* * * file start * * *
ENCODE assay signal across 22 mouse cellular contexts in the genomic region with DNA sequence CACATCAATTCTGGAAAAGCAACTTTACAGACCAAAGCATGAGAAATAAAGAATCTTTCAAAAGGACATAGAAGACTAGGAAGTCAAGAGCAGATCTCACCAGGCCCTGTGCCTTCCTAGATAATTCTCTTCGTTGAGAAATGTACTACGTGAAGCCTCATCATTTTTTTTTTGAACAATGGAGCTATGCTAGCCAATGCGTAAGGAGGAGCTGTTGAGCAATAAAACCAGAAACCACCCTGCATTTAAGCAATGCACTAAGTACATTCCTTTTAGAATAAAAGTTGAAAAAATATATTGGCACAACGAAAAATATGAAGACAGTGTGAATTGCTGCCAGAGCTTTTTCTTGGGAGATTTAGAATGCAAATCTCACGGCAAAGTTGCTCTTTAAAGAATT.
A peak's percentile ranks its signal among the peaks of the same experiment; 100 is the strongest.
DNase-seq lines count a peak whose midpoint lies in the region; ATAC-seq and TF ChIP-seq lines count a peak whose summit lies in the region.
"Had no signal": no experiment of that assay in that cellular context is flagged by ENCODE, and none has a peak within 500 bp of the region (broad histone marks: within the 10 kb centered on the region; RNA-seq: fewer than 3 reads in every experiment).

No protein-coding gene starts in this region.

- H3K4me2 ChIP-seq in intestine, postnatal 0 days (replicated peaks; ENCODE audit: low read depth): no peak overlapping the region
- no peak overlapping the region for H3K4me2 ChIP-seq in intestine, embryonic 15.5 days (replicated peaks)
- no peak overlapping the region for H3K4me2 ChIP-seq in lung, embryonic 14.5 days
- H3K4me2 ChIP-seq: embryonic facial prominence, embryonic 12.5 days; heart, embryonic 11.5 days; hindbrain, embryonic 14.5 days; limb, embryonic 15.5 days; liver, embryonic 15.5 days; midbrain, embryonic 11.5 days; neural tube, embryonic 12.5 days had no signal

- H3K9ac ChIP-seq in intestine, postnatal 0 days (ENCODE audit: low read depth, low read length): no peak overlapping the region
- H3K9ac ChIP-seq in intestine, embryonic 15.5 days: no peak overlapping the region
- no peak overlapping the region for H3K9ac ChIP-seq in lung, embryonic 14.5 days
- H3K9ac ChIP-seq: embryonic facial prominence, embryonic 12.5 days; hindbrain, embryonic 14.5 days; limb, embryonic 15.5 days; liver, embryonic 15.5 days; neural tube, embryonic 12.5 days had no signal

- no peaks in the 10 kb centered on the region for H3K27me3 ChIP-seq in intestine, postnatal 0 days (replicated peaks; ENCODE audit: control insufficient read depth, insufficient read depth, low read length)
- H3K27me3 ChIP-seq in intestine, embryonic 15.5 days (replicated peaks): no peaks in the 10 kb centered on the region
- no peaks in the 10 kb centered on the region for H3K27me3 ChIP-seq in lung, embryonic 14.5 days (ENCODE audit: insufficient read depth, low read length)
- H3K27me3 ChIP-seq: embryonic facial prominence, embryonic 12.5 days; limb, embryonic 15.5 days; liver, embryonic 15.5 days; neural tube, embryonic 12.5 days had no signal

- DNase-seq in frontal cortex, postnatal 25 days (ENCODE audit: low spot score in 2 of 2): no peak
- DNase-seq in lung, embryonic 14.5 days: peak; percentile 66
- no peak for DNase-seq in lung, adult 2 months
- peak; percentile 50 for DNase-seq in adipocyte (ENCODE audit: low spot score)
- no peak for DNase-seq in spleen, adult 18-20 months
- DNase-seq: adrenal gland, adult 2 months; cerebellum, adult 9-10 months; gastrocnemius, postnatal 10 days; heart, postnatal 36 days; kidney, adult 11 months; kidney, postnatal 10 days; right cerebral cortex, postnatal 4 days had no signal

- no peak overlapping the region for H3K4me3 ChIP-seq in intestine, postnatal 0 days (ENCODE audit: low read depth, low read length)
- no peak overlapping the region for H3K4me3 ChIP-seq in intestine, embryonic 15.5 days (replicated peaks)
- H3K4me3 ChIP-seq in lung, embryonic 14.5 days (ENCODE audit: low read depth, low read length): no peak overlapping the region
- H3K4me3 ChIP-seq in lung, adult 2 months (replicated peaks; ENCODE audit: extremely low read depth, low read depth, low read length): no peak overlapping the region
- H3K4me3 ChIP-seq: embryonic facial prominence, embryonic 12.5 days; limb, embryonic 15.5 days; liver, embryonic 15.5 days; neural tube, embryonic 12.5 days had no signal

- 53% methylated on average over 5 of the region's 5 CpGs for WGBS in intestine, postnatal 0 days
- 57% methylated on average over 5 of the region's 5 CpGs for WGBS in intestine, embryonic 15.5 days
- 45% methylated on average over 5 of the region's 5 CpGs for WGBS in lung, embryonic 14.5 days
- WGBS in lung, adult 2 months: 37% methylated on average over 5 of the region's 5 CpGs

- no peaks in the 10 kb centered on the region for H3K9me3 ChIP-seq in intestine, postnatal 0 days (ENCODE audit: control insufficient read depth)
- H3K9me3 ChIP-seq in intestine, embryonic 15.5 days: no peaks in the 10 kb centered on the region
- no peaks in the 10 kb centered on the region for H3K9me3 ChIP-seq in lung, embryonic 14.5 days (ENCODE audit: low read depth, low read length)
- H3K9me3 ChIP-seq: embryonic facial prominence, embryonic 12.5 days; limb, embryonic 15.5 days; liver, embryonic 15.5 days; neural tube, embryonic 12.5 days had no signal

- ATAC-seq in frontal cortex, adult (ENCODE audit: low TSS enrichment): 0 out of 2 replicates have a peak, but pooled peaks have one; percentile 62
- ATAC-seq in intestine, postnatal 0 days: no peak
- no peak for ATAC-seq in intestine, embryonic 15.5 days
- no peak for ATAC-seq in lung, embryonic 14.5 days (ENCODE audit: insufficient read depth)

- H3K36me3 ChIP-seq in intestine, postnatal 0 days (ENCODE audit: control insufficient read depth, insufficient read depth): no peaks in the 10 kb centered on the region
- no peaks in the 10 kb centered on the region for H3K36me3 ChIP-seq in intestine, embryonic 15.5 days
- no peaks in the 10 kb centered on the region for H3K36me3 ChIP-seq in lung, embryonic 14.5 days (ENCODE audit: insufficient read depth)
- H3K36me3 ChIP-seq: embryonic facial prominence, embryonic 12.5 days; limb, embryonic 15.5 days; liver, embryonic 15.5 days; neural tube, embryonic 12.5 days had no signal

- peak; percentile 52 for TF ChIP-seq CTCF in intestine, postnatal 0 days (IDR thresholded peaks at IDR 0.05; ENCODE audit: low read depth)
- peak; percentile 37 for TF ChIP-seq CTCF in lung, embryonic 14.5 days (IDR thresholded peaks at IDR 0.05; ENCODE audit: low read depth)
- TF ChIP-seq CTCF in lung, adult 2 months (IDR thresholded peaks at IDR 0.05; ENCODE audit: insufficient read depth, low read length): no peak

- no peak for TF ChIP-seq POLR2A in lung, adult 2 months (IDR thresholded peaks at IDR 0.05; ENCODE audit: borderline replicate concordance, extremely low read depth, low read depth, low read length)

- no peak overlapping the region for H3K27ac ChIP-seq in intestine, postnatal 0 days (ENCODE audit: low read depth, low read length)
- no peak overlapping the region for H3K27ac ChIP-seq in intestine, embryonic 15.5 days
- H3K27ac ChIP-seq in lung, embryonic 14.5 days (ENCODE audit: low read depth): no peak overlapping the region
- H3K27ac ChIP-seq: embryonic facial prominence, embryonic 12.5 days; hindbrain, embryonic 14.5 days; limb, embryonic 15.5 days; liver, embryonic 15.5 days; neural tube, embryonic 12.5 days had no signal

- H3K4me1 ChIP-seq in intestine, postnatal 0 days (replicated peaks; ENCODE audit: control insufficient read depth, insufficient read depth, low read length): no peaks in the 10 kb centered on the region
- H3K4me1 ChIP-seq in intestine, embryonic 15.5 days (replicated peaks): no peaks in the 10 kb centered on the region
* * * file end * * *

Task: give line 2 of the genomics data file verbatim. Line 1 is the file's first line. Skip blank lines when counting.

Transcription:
A peak's percentile ranks its signal among the peaks of the same experiment; 100 is the strongest.